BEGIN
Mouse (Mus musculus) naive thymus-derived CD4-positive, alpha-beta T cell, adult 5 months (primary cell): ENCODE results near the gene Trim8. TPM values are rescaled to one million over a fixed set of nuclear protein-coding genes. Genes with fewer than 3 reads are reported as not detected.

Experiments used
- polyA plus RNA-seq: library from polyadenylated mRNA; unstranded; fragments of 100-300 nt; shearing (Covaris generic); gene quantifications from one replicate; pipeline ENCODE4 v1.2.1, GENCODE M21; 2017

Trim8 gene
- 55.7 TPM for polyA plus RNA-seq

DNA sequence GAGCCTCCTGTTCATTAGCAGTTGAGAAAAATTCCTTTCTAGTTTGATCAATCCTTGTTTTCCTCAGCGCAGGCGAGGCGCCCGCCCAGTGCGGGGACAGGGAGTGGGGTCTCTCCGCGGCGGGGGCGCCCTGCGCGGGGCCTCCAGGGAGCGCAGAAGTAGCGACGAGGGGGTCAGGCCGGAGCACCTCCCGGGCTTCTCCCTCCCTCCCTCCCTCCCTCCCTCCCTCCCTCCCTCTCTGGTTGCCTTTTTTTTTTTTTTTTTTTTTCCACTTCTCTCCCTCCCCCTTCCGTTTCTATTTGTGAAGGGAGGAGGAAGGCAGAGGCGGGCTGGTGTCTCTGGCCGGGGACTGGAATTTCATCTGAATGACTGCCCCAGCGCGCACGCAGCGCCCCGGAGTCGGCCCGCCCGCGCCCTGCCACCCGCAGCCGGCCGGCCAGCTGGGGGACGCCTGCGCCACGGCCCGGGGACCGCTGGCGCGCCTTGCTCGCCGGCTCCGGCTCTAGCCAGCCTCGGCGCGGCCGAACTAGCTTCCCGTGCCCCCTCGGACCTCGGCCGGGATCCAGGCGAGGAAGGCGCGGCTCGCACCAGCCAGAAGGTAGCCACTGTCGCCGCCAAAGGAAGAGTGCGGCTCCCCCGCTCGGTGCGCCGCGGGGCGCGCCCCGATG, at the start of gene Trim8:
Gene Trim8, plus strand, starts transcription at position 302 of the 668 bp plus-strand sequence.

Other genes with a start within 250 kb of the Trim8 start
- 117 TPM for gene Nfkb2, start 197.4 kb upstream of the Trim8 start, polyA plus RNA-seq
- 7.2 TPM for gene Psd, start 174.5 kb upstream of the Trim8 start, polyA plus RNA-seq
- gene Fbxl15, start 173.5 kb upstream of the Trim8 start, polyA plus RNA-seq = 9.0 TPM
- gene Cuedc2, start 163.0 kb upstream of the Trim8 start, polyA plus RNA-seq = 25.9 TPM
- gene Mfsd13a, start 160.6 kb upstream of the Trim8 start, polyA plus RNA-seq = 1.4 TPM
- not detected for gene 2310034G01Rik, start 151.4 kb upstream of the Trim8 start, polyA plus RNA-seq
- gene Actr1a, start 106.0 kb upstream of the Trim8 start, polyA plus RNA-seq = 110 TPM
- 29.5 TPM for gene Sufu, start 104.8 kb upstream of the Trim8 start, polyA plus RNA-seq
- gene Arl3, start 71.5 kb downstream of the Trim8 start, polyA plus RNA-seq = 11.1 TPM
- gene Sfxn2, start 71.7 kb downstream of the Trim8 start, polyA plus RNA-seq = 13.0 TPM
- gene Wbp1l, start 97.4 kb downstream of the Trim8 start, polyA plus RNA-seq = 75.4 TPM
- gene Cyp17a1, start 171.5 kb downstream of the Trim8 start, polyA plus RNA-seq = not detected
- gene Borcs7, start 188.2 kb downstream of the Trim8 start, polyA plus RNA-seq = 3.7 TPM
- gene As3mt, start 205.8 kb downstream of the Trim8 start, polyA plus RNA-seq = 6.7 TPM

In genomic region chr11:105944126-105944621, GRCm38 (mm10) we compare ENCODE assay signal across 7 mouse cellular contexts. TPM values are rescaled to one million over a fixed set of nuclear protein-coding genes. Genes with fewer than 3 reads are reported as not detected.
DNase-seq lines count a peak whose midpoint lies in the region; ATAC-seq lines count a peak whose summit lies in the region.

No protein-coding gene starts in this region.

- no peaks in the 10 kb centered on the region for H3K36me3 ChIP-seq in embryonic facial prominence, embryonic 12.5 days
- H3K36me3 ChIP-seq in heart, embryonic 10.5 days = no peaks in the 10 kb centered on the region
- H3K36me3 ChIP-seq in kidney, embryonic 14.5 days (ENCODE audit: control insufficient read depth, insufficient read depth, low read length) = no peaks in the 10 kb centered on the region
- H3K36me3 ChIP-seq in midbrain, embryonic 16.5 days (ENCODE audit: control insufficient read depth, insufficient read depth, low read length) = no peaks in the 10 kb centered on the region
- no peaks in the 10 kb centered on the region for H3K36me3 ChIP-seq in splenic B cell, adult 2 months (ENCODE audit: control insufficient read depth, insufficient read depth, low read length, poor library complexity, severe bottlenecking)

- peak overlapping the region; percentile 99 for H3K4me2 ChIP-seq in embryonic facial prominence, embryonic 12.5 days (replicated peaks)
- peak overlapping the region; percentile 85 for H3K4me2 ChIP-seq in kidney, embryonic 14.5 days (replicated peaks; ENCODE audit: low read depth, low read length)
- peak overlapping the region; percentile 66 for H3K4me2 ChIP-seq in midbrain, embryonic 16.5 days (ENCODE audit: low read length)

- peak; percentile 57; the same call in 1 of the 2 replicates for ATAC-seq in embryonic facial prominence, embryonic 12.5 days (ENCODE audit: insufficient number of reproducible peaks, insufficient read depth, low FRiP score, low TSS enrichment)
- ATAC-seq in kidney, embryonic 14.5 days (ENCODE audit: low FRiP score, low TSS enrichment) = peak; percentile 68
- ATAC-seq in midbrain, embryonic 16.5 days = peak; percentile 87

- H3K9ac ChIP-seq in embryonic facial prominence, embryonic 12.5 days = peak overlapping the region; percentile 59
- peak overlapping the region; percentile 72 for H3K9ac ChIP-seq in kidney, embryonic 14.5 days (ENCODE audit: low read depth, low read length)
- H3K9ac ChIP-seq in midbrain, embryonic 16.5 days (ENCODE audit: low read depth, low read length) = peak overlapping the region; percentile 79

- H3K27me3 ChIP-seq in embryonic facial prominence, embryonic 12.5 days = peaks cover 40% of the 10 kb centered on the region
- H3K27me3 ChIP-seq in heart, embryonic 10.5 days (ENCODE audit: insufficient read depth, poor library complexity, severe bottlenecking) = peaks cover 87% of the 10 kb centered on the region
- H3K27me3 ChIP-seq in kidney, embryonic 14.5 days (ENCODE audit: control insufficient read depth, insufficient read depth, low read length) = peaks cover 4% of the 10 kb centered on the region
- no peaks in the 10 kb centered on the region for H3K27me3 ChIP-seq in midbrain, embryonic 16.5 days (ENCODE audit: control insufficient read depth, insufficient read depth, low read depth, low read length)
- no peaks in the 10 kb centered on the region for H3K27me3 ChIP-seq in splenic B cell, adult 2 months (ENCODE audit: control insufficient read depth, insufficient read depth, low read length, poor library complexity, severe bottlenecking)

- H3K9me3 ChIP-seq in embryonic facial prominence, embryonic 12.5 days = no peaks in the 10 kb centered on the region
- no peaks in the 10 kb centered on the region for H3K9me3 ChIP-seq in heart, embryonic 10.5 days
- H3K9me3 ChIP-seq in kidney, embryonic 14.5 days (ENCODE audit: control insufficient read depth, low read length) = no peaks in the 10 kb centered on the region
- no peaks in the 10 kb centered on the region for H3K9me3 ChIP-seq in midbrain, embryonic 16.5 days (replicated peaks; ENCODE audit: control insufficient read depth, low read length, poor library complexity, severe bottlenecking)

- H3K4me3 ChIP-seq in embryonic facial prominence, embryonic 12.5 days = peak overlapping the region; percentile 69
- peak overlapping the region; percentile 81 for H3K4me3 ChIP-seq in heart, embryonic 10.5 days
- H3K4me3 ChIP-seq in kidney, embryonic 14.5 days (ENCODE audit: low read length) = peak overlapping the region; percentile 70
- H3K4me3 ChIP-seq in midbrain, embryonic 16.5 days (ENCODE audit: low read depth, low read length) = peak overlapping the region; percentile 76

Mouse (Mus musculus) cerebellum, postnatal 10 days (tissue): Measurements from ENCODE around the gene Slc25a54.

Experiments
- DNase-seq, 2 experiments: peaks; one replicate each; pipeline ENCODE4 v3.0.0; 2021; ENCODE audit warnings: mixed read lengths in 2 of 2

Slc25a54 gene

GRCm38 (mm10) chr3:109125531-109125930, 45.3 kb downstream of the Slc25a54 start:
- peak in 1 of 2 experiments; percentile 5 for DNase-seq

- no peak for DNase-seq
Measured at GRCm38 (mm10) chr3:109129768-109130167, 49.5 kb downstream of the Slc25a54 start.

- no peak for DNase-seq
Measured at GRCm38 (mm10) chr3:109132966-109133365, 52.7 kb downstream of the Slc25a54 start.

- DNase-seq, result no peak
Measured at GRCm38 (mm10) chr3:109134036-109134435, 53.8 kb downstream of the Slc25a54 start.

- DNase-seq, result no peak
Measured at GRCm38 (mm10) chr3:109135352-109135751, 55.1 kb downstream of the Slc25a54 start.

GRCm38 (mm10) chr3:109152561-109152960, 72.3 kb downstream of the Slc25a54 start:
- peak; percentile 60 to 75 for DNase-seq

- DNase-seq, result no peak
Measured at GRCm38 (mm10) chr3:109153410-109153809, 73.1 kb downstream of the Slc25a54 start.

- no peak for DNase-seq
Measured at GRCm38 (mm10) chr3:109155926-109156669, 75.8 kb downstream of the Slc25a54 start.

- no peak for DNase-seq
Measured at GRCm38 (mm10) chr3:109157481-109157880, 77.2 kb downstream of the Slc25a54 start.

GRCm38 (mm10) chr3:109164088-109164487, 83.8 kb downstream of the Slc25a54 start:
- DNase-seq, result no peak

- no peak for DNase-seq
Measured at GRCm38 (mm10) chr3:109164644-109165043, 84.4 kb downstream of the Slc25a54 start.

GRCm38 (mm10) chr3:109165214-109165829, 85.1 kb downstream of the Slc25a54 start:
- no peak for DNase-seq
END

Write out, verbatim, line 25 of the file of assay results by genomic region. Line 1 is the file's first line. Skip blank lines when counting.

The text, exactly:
No protein-coding gene starts in this region.